Education research needs more retractions
My guest is cognitive scientist Daniel Willingham, professor at the University of Virginia and author of "Why Don't Students Like School""
By Daniel Willingham
You have probably heard about the retraction by the medical journal Lancet of a 1998 article linking a routine childhood vaccination with autism. This retraction made me think of the fact that such retractions are never seen in Education journals.
Retractions in medical journals are rare. According to a report in the Journal of Medical Ethics, during the decade 1995-2004, 0.0065% of articles were later retracted. That percentage has been increasing in the last few decades.
A search of the best-known education database, known as ERIC, showed just one retraction, and that was from an experimental psychology journal catalogued in ERIC.
In medical journals the most common reasons were scientific misconduct (17%) inability to replicate the results (20%), or the discovery of an error in the reported results (22%).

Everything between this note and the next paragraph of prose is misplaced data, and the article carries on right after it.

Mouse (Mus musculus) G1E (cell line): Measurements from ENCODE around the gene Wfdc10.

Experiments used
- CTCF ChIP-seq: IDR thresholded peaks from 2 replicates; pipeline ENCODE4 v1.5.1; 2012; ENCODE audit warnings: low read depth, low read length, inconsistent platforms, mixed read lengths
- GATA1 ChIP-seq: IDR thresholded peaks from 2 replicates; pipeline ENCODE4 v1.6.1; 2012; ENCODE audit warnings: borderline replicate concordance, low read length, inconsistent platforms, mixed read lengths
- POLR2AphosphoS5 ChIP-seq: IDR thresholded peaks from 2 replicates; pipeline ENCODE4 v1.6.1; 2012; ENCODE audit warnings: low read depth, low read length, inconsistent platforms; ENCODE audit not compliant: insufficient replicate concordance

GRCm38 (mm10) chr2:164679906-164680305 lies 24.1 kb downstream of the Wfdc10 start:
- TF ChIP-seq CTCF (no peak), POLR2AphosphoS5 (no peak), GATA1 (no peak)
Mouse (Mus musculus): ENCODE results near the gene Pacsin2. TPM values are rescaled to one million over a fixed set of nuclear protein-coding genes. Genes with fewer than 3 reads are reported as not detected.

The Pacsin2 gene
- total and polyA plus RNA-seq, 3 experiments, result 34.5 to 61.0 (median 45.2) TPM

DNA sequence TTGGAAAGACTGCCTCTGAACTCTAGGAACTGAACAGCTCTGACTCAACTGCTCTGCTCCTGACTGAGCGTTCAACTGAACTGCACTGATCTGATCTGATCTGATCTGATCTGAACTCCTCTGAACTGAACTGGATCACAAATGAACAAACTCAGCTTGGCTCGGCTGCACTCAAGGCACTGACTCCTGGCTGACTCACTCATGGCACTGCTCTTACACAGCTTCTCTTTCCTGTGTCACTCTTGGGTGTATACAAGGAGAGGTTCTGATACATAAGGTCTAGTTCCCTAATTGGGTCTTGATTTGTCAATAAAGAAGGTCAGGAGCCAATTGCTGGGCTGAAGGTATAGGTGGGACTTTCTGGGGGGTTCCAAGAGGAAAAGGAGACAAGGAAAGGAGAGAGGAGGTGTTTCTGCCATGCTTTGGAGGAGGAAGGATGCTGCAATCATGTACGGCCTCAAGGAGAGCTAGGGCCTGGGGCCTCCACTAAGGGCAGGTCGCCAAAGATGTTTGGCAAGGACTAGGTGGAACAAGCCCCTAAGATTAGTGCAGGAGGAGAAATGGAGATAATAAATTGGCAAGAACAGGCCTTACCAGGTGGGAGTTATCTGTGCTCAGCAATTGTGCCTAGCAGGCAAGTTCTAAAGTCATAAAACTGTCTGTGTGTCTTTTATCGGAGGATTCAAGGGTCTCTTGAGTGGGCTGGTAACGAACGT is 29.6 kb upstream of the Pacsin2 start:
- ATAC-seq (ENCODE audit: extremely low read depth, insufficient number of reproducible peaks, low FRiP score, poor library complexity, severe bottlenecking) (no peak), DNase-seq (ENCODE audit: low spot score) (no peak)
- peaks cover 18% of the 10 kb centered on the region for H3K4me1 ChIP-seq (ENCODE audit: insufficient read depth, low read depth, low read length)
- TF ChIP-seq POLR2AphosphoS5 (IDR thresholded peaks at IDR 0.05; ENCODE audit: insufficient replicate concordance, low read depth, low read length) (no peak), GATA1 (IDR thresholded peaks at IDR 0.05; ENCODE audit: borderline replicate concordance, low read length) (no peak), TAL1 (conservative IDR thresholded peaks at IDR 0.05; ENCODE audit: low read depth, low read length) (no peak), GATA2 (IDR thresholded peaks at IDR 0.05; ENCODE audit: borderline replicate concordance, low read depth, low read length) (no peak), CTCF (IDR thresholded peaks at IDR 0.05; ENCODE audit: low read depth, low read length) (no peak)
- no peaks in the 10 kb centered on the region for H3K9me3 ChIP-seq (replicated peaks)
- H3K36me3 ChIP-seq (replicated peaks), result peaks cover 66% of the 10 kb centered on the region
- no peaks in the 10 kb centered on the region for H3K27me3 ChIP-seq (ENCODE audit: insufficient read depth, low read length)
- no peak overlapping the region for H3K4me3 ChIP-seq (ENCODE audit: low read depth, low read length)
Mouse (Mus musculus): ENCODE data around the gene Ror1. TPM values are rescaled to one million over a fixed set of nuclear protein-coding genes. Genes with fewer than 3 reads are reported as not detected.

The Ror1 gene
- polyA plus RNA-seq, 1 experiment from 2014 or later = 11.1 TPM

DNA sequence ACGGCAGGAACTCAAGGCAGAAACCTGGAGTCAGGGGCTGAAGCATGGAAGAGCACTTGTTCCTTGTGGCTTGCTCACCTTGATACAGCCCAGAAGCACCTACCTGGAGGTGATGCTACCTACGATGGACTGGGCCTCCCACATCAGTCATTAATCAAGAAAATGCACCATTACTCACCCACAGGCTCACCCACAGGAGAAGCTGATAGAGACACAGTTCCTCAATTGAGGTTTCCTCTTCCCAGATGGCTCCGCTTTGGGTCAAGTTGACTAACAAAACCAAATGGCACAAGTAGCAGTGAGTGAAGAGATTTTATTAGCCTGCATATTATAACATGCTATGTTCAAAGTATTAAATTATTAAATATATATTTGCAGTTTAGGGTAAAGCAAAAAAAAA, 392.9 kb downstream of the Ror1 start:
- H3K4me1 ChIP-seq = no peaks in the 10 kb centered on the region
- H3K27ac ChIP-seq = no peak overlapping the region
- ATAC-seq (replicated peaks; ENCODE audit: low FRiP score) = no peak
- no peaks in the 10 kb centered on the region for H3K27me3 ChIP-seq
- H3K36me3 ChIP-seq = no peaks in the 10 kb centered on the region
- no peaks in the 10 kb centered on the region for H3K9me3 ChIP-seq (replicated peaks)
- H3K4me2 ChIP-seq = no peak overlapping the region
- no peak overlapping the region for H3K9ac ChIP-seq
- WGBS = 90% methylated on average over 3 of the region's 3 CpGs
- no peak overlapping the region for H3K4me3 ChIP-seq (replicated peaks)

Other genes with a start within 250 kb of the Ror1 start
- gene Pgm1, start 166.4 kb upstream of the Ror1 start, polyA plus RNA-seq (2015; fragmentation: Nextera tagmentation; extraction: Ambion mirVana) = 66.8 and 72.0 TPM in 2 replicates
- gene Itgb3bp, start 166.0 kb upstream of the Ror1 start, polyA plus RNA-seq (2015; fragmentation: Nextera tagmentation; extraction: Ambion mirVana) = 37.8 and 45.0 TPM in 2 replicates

Educational research is not medical research. There are many more theoretical articles, to which these reasons would seldom apply. And even for the empirical articles there are so many variables beyond the experimenter’s control that it is rare that one can conduct a true replication.
But the other categories—scientific misconduct and simple error—surely occur some of the time. Why have there been no retractions for those reasons?
My goal here is not to chide education researchers or to paint them as less morally upright than medical researchers. But it might be worth considering what pressures—social, legal, financial, cultural—would encourage education researchers to retract articles they know to be in error, and what pressures discourage that practice.
The reputation of scientists took a beating over the release of emails stolen from East Anglia University that made some scientists seem—at least on occasion--less interested in scientific truth and more interested in advancing their position on scientific matters.
It is a good moment for each scientific field to take stock and consider the systems in place to ensure integrity. Educational research may be ripe for such an effort.
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| February 8, 2010; 1:25 PM ET
Categories: Daniel Willingham, Guest Bloggers, Research | Tags: Daniel Willingham
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